Advanced persistent threat actors are targeting zero-day vulnerabilities in Pulse Secure VPN devices aimed at accessing the U.S. defense industry, financial organizations and a number of overseas targets, including Europe, according to researchers at Mandiant.
Researchers at Mandiant are tracking 12 malware families linked to the attacks. APT actors harvest legitimate credentials in order to gain access and move laterally across environments.
The Cybersecurity and Infrastructure Security Agency issued an emergency directive earlier this week warning federal agencies to mitigate exposure to Pulse Connect Secure vulnerabilities, saying they posed an "unacceptable risk."
The Pulse Secure attacks date back to vulnerabilities originally discovered in 2019, and mark the latest in a series of threat activities linked to the VPN vulnerabilities.
"In many cases victims were compromised using 2019 vulnerabilities on unpatched systems, however the attackers were capable of compromising fully patched systems and did so at a limited number of high value targets," said Stephen Eckels, reverse engineer, FLARE at Mandiant, via email.
Officials at Ivanti, the parent company of Pulse Secure, confirmed they have been working with customers on the latest series of attacks.
"The Pulse Connect Secure team is in contact with a limited number of customers who have experienced evidence of exploit behavior on their PCS appliances," company officials said in a statement. "The PCS team has provided remediation guidance to these customers directly."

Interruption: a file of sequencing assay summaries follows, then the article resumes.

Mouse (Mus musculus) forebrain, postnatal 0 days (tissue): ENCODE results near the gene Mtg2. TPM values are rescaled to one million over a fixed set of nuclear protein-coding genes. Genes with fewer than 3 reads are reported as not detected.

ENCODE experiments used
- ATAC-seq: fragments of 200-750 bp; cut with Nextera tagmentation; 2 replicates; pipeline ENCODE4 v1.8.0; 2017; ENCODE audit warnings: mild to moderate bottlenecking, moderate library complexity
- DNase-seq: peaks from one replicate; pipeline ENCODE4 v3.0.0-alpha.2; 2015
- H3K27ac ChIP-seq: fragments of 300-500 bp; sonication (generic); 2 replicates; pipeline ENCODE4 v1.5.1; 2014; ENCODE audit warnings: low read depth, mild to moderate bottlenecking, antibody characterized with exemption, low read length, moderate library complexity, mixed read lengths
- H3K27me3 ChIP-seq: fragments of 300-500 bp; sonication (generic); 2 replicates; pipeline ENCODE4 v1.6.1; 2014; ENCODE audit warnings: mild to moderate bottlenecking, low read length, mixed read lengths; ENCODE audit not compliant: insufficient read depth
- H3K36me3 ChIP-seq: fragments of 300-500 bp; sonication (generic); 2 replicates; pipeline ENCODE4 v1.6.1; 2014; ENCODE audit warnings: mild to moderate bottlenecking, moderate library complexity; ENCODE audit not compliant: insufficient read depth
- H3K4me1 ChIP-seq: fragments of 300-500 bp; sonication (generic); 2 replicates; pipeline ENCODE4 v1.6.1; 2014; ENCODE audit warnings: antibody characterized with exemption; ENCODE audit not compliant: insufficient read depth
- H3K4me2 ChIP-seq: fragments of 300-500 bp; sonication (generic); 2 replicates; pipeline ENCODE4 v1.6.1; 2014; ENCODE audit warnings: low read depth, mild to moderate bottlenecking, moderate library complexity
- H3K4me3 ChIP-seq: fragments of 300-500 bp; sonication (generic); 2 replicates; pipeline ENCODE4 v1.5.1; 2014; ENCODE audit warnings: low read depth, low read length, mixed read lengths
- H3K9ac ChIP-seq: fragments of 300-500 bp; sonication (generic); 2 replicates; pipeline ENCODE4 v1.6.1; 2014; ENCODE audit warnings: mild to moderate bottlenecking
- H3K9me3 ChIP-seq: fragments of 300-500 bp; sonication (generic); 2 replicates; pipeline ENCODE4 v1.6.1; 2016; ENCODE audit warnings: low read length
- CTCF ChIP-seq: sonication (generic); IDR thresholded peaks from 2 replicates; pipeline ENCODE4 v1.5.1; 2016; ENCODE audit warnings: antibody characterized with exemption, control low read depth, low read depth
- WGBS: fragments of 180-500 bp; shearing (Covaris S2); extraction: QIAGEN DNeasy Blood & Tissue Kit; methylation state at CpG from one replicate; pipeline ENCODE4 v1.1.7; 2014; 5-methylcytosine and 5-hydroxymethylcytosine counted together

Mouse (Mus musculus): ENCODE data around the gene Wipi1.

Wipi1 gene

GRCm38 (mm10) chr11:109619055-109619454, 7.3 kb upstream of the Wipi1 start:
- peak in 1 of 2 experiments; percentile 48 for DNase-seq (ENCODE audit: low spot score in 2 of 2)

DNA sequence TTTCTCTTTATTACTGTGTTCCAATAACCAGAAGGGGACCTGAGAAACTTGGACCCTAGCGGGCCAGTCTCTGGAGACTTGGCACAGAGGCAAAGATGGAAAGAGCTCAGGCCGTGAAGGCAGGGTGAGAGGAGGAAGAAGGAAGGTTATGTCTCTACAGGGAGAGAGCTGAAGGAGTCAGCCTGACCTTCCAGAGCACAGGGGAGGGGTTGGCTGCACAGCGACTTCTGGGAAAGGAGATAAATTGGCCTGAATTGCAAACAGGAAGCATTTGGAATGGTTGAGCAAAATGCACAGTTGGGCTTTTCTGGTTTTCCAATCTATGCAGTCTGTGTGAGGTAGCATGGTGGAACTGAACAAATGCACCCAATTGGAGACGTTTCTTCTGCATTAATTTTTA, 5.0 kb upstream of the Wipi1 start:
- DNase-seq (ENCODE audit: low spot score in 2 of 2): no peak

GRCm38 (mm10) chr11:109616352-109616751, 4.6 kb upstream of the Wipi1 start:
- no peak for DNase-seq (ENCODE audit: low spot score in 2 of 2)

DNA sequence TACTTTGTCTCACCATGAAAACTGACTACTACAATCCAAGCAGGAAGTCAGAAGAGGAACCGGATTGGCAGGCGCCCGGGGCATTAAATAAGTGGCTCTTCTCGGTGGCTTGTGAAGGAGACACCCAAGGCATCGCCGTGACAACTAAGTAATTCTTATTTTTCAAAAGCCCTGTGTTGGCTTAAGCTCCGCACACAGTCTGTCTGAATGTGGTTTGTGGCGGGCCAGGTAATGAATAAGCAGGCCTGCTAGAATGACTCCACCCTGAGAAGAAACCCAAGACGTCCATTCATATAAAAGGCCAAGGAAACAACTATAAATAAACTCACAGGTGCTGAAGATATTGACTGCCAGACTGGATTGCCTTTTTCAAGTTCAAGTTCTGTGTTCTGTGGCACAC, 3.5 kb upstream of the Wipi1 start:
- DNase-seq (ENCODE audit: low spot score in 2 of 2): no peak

CISA issued an urgent warning to federal agencies and others to take steps to mitigate the risk of attacks by April 23.
"We're aware of 24 agencies running the Pulse Connect Secure devices, but it's too early to determine conclusively how many have actually had the vulnerability exploited," a spokesperson for CISA said.
CISA said the threat activity is linked to three former and one newly discovered vulnerability CVE-2019-11510, CVE-2020-8260, CVE-2020-8243 and CVE-2021-22893. The threat actor is installing webshells onto Pulse Secure devices in order to bypass authentication, multifactor authentication, password logging and persistence through patching.
All organizations running Pulse Secure devices should follow steps in the CISA Activity Alert and Emergency Directive in order to identify potential intrusions and also run the Integrity Checker, a spokesperson for CISA said.
After running the tool, users should report any hash mismatches or newly detected files to the vendor and to CISA in order to help get a better understanding of how widespread the private and public sectors are exposed to this, the spokesperson added.
The Department of Defense is also aware of the vulnerabilities, a Pentagon spokesperson confirmed. "We are assessing the potential impact to the Defense Information Network and taking the appropriate steps to protect the data, network and systems."
Earlier this month, the FBI and CISA issued a warning about APT groups targeting Fortinet VPN devices.